Ice storm brough beauty, too
The road was slick, buried beneath a layer of frozen sludge and snow. My little car crept atop Highway 56, anticipating the next patch of ice that would raise its driver's blood pressure. I knew I shouldn't be driving. I watched the weather report and even called the highway patrol, but in the end, a trip to Lawrence, for dinner, seemed more logical than any esteemed authority. The unplowed roads of Baldwin City showed remnants of the winter storm that caught the thawing ground off-guard. I knew the highway was dangerous, especially in the late afternoon, when my weekly craving for Mexican food hit. I knew the temperatures would drop, and my return home would be dark.
The sun sank as I pulled onto 56, determined to beat Mother Nature's latest challenge. With my eyes trained on the road and my hands at "10 and two" I drove.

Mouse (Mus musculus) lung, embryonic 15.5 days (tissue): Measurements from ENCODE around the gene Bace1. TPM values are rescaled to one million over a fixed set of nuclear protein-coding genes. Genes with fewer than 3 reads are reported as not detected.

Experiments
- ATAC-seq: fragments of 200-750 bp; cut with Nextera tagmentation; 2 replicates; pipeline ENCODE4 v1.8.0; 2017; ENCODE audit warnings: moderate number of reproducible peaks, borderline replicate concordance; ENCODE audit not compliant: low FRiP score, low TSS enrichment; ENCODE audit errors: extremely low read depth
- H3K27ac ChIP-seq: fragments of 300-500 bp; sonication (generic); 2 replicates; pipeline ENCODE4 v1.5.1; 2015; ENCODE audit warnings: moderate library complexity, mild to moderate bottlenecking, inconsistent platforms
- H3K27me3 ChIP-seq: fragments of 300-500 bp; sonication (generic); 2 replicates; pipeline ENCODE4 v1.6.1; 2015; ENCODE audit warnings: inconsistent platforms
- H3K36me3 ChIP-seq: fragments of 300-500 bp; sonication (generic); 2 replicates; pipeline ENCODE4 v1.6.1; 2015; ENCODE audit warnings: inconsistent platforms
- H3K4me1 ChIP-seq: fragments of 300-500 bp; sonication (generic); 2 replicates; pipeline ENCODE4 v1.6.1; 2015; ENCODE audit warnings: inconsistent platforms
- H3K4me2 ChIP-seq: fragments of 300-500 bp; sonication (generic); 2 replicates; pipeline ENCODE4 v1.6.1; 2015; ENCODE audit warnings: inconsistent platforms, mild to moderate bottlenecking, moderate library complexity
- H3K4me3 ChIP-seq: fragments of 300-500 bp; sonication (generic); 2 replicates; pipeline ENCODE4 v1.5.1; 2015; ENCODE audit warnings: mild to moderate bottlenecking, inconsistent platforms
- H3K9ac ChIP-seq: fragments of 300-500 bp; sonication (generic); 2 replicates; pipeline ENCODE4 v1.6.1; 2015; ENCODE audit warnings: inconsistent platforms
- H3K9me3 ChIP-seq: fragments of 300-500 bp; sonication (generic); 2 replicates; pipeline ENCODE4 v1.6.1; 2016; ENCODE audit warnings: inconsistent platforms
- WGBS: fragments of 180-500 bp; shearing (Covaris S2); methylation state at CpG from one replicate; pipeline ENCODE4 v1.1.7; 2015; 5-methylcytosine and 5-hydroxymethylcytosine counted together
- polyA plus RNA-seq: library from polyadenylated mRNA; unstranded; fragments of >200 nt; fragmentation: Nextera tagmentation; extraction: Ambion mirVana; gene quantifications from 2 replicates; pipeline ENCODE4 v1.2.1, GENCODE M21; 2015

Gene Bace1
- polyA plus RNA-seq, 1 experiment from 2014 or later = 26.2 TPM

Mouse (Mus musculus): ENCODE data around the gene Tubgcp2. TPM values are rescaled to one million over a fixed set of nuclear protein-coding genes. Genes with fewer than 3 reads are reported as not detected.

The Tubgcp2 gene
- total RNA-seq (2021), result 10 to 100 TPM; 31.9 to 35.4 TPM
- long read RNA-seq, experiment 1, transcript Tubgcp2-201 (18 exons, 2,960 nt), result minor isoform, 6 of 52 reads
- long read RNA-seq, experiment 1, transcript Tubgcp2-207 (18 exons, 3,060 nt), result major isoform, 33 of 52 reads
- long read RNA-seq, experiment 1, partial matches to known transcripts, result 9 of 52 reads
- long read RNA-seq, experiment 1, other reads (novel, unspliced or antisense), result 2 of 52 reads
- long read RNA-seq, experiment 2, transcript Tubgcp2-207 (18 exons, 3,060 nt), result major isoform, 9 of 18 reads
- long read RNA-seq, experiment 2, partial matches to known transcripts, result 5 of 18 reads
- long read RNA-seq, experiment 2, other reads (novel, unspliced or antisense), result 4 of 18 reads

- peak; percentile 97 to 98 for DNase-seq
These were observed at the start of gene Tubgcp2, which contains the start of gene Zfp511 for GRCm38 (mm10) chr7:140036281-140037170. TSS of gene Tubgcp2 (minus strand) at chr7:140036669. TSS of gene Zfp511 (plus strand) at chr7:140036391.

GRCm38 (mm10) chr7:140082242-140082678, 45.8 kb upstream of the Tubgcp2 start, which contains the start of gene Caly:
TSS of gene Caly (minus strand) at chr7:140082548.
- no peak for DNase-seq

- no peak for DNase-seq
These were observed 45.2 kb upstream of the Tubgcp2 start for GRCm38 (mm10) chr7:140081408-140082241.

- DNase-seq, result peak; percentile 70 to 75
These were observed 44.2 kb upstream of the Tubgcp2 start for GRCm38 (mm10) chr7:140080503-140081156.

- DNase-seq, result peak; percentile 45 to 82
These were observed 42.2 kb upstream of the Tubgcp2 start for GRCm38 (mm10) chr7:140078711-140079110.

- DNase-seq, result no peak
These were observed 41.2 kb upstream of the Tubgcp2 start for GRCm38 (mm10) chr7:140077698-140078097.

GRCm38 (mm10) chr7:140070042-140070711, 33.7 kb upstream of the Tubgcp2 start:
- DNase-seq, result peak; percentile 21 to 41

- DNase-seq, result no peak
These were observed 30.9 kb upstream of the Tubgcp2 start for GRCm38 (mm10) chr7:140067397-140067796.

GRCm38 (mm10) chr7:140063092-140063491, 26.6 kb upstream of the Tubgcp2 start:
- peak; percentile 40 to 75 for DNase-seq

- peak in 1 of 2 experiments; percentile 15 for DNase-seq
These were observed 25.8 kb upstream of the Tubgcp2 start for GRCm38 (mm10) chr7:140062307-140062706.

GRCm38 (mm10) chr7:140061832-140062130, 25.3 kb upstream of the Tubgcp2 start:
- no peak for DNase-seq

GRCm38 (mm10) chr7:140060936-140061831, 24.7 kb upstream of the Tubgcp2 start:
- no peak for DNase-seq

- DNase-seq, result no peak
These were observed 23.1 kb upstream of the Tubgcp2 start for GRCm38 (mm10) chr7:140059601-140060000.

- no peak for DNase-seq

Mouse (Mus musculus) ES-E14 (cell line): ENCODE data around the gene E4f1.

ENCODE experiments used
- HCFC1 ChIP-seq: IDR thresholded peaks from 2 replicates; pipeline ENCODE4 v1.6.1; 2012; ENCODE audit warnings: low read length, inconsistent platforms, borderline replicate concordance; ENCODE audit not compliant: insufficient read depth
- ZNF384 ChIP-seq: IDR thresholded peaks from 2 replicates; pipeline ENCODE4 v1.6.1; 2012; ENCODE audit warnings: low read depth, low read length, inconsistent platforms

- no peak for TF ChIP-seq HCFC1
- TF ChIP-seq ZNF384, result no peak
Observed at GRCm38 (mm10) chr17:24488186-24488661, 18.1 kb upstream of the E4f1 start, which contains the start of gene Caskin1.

The radio was off, my cell phone was in the glove compartment, nothing could distract me from my job of taming the icy conditions, but the ice itself. The sun, situated directly in front of me, illuminated the road, then spilled over to the fences and trees that lined my path. I started with one quick glance, at a wire fence; sparkling and shimmering like glass in the sun. The ice storm, which had left the road treacherous, turned the brown fields and leafless trees into a collection of fine crystal.
I drove on, forgetting the danger and my annoyance with relentless Kansas winter, instead concentrating on the glass world outside my window. Trees dipped in ice, reflecting and refracting the sunset's most vibrant colors. Reds, oranges, deep pinks bounced from icicle to icicle. Each blade of grass was covered in ice. Nothing was without the glaze.
I am not one that is easily impressed. It takes an Oscar performance to put a smile on my face. On that snowy day, on Highway 56, headed west out of Baldwin City, quite a showing of nature's feathers broke through the unimpressive sludge that had covered the treads of my tires and the road ahead.